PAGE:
Part 1 of the report (Chapters 2–4) addresses the development of cities and regions at a national and regional level. Chapter 2 discusses the need for integrated planning at a national level, while Chapters 3 and 4 focus on the integrated planning and development of cities and regions respectively.
Australia is undergoing rapid demographic changes. Population growth, increasing urbanisation and an ageing of the population are having a substantial impact on the distribution of population, employment, opportunities and services.
These changes are currently occurring in a largely unplanned and uncontrolled way. This chapter will look at the impact demographic change is having on Australia’s cities and regions. It will then look at how we may address this—how change may be better managed though the development of a national settlement strategy. It also discusses how this national vision needs to be underpinned by a system of multi-tiered integrated planning, including the master planning of cities and regions in order to make them more sustainable, accessible and liveable.
Populations and the pattern of settlement
Australia is experiencing rapid population growth; a trend which is expected to continue well into the future. A number of stakeholders told the Committee that this has real implications for the future of Australia’s cities and regions.
CSIRO noted that ‘under a medium growth scenario, Australia’s population is projected to double by 2075 (ABS 2013a)’, and that ‘the large majority of this growth is expected to occur in towns and cities’. The Planning Institute of Australia (PIA) observed that, ‘based on current immigration, fertility and life expectancy trends, Australia’s population is expected to double over the next 60 years’. This would ‘place pressure on settlements that accommodate growth’. This growth would ‘in turn require additional land supply (infill and greenfield) to accommodate associated housing and employment needs as well as different infrastructure and services’. The PIA noted that the ‘ability to address these pressures in a sustainable and feasible manner requires integrated land use and infrastructure planning, coordination and delivery’.
The Centre for Urban Research at RMIT observed that ‘continuing rapid growth is now regarded as an enduring feature of Australia as a nation due to natural increase and through immigration (ABS 2016)’. It noted that ‘overwhelmingly this growth is adding to the population of the state and territory capital cities’, and stated:
The headline growth statistics show that the combined population of these capital cities increased by 2.9 million people (22%) between 30 June 2006 and 30 June 2016. Melbourne had the largest growth in the ten years to 2016 (964,600), followed by Sydney (773,600), Brisbane (452,000) and Perth (445,100). Within the capital cities this growth is concentrated in the outer suburban growth areas. In Melbourne, there has also been significant growth in the inner city.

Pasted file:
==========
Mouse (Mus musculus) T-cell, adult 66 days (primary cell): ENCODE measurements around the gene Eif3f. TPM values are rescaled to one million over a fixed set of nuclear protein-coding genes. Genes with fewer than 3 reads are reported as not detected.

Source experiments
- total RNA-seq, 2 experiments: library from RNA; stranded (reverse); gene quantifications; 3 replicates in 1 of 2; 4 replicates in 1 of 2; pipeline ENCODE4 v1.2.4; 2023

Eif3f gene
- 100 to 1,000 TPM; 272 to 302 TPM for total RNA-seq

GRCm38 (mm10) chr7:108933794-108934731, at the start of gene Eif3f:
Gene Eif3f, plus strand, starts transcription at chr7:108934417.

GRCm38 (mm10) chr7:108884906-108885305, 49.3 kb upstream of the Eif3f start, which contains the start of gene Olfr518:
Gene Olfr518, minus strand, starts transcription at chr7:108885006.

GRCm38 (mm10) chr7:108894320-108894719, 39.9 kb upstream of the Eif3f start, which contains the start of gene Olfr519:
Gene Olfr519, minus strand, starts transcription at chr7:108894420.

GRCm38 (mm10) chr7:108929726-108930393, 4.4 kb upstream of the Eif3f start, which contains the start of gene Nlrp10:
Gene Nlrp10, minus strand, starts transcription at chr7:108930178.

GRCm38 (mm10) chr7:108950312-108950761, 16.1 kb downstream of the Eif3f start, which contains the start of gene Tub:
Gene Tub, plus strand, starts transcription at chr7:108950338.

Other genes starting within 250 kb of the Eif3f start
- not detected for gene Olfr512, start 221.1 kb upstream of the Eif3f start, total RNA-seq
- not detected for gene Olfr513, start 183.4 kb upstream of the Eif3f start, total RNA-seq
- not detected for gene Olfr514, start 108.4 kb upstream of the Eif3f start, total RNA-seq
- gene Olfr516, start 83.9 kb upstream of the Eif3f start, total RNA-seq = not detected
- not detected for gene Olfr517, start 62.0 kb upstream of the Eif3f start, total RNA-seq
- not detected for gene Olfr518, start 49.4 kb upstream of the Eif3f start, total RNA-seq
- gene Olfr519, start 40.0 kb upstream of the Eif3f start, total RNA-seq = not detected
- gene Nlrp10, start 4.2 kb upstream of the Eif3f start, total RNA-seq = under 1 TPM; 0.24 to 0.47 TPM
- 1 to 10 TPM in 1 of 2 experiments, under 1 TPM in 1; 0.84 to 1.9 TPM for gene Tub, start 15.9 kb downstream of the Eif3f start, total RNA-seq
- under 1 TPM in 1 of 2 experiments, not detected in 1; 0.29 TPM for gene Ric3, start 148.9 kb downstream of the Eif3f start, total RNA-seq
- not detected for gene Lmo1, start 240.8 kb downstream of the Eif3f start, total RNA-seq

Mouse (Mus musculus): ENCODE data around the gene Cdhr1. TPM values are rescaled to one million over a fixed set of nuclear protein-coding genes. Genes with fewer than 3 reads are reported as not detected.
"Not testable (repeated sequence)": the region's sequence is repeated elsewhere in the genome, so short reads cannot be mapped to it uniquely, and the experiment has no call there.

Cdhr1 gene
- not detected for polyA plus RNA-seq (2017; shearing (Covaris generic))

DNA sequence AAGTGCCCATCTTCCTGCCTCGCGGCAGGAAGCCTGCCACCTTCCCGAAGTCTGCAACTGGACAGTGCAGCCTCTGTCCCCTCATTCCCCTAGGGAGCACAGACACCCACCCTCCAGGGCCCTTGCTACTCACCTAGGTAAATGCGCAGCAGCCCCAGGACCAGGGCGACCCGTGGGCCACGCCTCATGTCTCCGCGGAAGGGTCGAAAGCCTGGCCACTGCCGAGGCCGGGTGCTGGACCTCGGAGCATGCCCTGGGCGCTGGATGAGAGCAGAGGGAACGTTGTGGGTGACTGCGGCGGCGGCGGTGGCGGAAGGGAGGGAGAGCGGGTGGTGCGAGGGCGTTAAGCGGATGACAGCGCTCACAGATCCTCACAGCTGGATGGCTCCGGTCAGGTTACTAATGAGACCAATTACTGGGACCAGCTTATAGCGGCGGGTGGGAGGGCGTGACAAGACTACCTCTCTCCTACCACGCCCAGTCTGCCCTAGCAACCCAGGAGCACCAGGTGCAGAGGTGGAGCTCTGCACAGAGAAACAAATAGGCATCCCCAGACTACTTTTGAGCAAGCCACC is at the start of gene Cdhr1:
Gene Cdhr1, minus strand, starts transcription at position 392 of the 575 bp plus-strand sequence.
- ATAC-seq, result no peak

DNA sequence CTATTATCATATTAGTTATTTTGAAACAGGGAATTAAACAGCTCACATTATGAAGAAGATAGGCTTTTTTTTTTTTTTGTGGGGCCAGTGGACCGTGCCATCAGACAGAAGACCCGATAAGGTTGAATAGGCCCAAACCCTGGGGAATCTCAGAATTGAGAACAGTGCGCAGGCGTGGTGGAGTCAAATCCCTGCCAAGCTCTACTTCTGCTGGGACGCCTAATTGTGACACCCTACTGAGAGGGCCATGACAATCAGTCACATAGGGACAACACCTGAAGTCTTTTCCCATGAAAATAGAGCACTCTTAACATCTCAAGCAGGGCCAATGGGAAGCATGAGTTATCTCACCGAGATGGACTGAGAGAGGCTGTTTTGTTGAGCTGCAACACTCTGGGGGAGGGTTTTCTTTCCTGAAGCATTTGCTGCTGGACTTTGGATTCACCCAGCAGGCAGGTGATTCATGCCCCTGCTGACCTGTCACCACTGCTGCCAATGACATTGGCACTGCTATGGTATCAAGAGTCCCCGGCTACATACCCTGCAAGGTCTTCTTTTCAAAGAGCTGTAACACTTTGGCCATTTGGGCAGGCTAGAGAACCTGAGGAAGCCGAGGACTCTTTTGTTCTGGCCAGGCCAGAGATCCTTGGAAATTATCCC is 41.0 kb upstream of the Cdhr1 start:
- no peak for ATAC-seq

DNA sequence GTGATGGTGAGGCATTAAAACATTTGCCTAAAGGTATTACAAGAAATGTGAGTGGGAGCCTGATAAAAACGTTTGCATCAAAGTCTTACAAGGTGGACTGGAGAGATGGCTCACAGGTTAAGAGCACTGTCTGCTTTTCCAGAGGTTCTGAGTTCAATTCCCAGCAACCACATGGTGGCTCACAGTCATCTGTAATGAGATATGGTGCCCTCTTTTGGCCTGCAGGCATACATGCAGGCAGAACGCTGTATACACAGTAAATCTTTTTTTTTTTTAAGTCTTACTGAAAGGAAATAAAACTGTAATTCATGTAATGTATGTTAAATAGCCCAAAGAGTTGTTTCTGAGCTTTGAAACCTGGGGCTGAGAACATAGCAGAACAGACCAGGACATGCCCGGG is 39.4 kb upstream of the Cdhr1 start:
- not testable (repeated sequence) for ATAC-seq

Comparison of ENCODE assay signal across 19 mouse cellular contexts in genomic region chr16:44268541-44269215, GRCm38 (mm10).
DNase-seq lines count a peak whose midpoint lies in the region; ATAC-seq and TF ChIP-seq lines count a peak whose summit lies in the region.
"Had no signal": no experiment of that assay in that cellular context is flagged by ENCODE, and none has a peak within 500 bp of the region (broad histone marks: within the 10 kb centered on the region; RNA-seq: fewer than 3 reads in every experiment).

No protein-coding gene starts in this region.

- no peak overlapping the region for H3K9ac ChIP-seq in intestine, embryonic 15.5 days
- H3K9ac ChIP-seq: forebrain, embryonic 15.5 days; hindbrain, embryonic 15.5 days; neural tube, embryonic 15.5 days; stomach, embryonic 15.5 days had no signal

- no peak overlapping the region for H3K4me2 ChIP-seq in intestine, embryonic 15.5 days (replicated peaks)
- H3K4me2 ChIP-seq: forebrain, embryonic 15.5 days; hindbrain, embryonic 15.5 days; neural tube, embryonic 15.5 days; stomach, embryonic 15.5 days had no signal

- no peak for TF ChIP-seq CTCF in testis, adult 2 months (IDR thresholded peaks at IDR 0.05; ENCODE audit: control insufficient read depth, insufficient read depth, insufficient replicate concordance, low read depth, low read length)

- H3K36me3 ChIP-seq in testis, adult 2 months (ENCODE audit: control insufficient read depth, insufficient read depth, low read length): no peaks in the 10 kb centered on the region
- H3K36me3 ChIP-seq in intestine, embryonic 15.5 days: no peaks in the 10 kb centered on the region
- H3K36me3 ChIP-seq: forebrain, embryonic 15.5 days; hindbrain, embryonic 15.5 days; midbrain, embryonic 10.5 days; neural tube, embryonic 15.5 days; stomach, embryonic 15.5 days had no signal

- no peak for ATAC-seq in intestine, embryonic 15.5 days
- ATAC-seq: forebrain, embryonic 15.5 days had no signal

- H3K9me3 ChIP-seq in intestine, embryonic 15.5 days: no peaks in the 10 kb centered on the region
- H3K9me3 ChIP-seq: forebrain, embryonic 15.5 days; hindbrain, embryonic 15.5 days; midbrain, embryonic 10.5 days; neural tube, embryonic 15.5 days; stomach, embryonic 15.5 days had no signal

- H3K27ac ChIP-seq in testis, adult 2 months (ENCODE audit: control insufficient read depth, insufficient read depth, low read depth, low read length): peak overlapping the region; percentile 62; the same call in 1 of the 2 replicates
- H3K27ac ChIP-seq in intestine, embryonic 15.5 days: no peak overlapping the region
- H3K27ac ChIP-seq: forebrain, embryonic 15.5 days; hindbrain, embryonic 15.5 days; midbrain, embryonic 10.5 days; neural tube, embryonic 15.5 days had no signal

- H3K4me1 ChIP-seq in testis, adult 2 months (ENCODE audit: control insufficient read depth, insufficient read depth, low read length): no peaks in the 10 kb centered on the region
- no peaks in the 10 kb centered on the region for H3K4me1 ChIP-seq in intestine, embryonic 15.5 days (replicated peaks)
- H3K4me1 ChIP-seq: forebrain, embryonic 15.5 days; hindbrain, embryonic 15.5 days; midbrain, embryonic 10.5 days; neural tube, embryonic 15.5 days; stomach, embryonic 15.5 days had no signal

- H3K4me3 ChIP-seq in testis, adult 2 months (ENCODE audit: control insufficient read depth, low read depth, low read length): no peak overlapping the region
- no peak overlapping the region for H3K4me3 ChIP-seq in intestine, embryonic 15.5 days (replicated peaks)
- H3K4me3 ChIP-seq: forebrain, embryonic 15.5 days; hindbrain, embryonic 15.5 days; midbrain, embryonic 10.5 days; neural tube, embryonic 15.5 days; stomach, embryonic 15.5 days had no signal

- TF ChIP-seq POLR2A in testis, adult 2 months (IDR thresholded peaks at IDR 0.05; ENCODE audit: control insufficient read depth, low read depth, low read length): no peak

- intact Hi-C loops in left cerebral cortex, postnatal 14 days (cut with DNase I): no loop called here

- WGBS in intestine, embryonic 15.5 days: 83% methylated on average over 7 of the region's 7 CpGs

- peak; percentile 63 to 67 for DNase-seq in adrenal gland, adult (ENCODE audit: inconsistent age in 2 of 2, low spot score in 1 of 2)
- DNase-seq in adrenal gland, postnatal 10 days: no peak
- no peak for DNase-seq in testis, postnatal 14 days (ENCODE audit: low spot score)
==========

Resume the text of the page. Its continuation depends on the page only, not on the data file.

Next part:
Population growth in the major cities
Sydney and Melbourne have both experienced high population growth in recent years and are expected to continue growing at a high rate. The NSW Government noted that Sydney experienced ‘a 36 per cent population increase between 1991 and 2016 (3.4 million to 4.7 million people). Between 2006 and 2016, Greater Sydney’s population growth rate was around twice that of the rest of NSW. Over the next 40 years Sydney’s population is expected to grow to 8 million people.’
The Victorian Government stated that ‘Victoria is currently experiencing its third population boom, rivalling the gold-rush and post-War booms’:
In the last decade, Victoria’s population grew by over a million and is forecast to grow by 2.2 million people to 7.7 million by 2031. Much of this growth is concentrated in Melbourne, which added nearly one million new residents over the period and is predicted to soon surpass Sydney as Australia’s largest city.
This rapid growth had brought ‘profound demographic changes’:
Between 2015 and 2051 Melbourne is projected to grow by 3.4 million people, from a population of 4.5 million to almost 8 million—and the population is ageing. By 2051, the percentage of Melbourne’s residents aged over 65 is projected to increase from 13.8 per cent to 20.5 per cent. During the same period, Victoria’s total population is projected to reach 10.1 million, however it is expected that growth in regional areas will be uneven. Forty per cent of all regional population growth over that period is forecast to occur in the regional cities of Greater Geelong, Bendigo and Ballarat.
The Victorian Government noted that this growth had both benefits and challenges. It observed that ‘population growth has the potential to provide Victoria with the critical mass of people and skills we need to build better infrastructure for our cities, suburbs and towns; deliver services to our ageing population; transition to a low-carbon economy; and profit from the opportunities of the Asian Century’. The challenge was ‘to manage this growth so that Victoria maintains its enviable liveability and prosperity. Unless action is taken now to prepare for population change, climate change and economic change, Victoria will, in the years to come, become less liveable, sustainable and prosperous.’
Other major cities were also experiencing rapid growth. For example, since 2001 South East Queensland’s population ‘has grown 38 percent to 3.4 million. By 2041 it is projected to grow to 5.3 million, an additional 2 million people.’ The Queensland Government observed that ‘the majority of growth will occur in existing urban areas’, and that South East Queensland ‘is the most urbanised region in Queensland, accounting for 70 per cent of the state’s population’.
Uneven pattern of population distribution
The uneven pattern of this population growth was highlighted in several submissions. Under current projections, population growth is expected to be concentrated in existing major cities. Engineers Australia observed that: